What Does a DNS Leak Mean in Terms of Privacy and Security?
So, a DNS leak means that someone can intercept the communications between your browser and DNS or steal the data from a DNS cache even though you’re using a virtual private network (VPN). This is also known as an IP leak.
But what does steal this type of data accomplish? It means that intruders can:
Trace your device’s IP address, See what types of sites you visit (based on your browser’s DNS requests), andMonitor all your online activities.
But wait, don’t your ISP’s DNS servers already keep records of your DNS requests? Yes, if you’re using your ISP’s DNS servers by default instead of the VPN’s DNS servers. That’s because browsers need the internet to communicate, and your ISP (and its DNS servers) to make that happen by default if the VPN isn’t configured to use its own servers. That means your internet provider — and anyone else who can legally (or illegally) access their servers — can monitor all your actions online by tracing your IP address from the browser-IPS DNS communications.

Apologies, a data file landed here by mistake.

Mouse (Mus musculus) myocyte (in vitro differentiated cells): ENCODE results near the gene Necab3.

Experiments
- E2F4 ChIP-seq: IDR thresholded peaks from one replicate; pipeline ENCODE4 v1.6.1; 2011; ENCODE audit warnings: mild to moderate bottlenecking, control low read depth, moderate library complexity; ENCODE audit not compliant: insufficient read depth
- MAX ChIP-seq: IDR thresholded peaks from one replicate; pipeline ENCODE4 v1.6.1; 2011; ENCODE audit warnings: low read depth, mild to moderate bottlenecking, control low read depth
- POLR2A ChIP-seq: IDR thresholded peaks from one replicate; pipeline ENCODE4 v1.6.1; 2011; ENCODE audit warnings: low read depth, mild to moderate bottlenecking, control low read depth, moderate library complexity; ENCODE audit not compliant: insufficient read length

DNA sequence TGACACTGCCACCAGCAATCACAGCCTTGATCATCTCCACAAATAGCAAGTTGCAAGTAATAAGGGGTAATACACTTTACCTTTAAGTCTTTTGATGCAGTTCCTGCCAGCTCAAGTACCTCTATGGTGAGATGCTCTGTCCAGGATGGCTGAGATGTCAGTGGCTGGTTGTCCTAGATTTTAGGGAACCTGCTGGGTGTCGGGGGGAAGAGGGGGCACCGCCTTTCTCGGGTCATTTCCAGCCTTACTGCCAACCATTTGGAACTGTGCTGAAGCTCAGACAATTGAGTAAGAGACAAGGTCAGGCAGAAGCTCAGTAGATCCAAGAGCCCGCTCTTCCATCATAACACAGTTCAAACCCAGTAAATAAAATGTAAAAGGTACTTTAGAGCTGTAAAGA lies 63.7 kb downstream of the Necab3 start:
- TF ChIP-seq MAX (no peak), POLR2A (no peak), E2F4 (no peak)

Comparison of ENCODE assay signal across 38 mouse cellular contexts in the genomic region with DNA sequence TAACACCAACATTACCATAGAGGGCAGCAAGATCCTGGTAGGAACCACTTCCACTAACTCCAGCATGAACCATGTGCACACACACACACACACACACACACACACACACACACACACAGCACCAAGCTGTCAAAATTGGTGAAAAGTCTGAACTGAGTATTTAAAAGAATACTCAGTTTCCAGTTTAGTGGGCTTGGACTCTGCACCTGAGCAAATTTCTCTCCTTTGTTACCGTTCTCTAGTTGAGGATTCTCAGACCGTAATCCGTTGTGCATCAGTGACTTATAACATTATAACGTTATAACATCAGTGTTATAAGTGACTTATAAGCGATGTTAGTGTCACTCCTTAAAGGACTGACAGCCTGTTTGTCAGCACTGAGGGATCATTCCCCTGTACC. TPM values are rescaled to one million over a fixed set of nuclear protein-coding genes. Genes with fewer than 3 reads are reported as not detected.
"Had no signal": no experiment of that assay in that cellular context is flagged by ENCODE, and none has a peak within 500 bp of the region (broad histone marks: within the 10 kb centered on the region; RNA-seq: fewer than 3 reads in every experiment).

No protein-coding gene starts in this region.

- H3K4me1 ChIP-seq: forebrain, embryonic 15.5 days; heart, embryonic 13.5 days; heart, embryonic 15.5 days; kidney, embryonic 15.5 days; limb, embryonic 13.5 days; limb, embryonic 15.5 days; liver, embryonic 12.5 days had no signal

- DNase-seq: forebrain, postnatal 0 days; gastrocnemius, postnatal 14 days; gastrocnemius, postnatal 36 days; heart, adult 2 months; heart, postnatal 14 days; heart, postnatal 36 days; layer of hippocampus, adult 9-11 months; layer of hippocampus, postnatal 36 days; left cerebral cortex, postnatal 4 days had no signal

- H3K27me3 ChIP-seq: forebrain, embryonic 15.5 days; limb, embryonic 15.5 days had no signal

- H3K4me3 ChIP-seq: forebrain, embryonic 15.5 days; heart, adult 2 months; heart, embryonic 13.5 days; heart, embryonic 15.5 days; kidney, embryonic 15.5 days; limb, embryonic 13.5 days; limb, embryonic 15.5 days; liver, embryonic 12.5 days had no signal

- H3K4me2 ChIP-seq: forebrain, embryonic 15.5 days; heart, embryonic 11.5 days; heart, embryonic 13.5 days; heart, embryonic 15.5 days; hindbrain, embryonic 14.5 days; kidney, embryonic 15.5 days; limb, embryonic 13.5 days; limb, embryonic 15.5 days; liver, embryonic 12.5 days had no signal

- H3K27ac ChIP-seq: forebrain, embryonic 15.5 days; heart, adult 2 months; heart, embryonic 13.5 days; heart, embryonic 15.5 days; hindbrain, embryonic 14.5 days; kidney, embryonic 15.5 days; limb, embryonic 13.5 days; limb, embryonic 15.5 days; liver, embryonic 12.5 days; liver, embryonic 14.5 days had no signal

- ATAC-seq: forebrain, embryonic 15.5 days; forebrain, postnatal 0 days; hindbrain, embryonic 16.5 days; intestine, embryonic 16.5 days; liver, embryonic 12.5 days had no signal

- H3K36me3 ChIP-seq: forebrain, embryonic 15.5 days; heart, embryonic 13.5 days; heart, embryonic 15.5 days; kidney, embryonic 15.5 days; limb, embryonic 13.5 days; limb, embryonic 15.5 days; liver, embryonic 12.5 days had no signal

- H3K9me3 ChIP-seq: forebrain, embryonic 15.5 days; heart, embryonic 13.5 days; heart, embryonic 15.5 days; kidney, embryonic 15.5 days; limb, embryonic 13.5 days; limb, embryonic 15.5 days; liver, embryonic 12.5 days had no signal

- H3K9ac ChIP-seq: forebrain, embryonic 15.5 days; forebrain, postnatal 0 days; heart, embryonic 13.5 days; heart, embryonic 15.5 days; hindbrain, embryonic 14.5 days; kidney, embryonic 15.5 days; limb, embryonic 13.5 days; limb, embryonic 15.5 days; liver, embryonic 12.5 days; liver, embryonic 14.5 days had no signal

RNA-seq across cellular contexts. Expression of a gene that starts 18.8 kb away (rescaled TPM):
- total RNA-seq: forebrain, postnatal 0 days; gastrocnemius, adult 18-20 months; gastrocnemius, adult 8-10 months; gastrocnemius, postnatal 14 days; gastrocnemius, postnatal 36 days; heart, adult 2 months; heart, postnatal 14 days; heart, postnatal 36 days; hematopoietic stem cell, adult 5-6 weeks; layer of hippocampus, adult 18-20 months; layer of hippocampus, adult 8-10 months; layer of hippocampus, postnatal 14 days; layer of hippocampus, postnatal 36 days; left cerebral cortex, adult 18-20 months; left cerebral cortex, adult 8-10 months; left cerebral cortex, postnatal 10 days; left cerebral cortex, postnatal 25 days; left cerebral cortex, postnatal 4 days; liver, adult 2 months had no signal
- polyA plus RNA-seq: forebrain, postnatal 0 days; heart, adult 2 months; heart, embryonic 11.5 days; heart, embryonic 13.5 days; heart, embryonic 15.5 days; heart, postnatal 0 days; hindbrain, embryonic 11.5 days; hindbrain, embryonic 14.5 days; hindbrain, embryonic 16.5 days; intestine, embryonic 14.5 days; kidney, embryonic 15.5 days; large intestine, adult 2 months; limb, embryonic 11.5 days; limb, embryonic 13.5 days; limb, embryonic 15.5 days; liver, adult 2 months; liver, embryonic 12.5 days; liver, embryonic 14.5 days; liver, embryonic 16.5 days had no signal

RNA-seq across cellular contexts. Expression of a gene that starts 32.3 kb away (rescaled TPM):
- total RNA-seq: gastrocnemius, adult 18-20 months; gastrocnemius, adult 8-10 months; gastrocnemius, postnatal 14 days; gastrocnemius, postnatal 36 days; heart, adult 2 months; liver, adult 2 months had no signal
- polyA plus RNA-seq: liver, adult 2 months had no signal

What Causes a DNS Leak?
There are different reasons for why you can experience a DNS leak. A few potential causes of DNS leaks include:
Your network’s DNS settings are incorrect or improperly configured. Your ISP may be using transparent DNS proxies. There are issues in your IPv4 to IPv6 transition process.
Needless to say, a DNS leak is no laughing matter. But how do you know if the DNS server you’re using is leaking?
How to Conduct a DNS Leak Test
As we mentioned before, by default, all the traffic between your browser and the DNS server is unencrypted. (This means that it’s sent in plaintext format, so anyone can read it. ) Your ISP and any hacker can easily track all your online actions when they intercept this communication.
But if you’re using a VPN and worry that you have a DNS leak, you should follow these steps.
Turn off your VPN. Open one of these websites:  or  Note down the resulting information the page displays. This is going to be your ISP IP address, ISP’s name, hostname, and geographical location. Now, turn on the VPN and select any other geographical location of your choice. Once again, go to the DNS leak checking website and conduct the test. This time, you should see the different IP addresses, internet provider’s names, and geographical locations. If you still see your original ISP IP address and other details, your VPN is suffering from a DNS leak.
Check out the screenshot below of my DNS leak test — the first one I took without turning on the VPN, which shows my original IP address. Then, I turned on VPN and chose Mumbai as my geographic information. As you can see, all the details changed when I conducted the DNS test. It indicates that my VPN is not suffering from a DNS leak.